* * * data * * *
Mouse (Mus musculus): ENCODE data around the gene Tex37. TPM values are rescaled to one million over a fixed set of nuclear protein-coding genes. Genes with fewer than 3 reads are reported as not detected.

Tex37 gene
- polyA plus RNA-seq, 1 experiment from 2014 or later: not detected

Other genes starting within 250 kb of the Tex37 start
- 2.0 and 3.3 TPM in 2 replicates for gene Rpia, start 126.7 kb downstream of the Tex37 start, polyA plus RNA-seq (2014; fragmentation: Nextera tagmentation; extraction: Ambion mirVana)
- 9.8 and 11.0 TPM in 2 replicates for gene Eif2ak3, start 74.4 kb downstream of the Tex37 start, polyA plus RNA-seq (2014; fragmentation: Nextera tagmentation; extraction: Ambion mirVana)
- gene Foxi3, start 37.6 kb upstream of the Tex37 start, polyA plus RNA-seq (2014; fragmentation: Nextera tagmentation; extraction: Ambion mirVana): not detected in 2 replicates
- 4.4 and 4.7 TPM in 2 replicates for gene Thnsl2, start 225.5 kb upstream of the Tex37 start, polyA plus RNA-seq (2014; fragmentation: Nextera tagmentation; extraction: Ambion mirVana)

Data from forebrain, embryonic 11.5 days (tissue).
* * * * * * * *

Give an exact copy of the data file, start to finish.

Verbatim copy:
Mouse (Mus musculus): ENCODE data around the gene Tex37. TPM values are rescaled to one million over a fixed set of nuclear protein-coding genes. Genes with fewer than 3 reads are reported as not detected.

Tex37 gene
- polyA plus RNA-seq, 1 experiment from 2014 or later: not detected

Other genes starting within 250 kb of the Tex37 start
- 2.0 and 3.3 TPM in 2 replicates for gene Rpia, start 126.7 kb downstream of the Tex37 start, polyA plus RNA-seq (2014; fragmentation: Nextera tagmentation; extraction: Ambion mirVana)
- 9.8 and 11.0 TPM in 2 replicates for gene Eif2ak3, start 74.4 kb downstream of the Tex37 start, polyA plus RNA-seq (2014; fragmentation: Nextera tagmentation; extraction: Ambion mirVana)
- gene Foxi3, start 37.6 kb upstream of the Tex37 start, polyA plus RNA-seq (2014; fragmentation: Nextera tagmentation; extraction: Ambion mirVana): not detected in 2 replicates
- 4.4 and 4.7 TPM in 2 replicates for gene Thnsl2, start 225.5 kb upstream of the Tex37 start, polyA plus RNA-seq (2014; fragmentation: Nextera tagmentation; extraction: Ambion mirVana)

Data from forebrain, embryonic 11.5 days (tissue).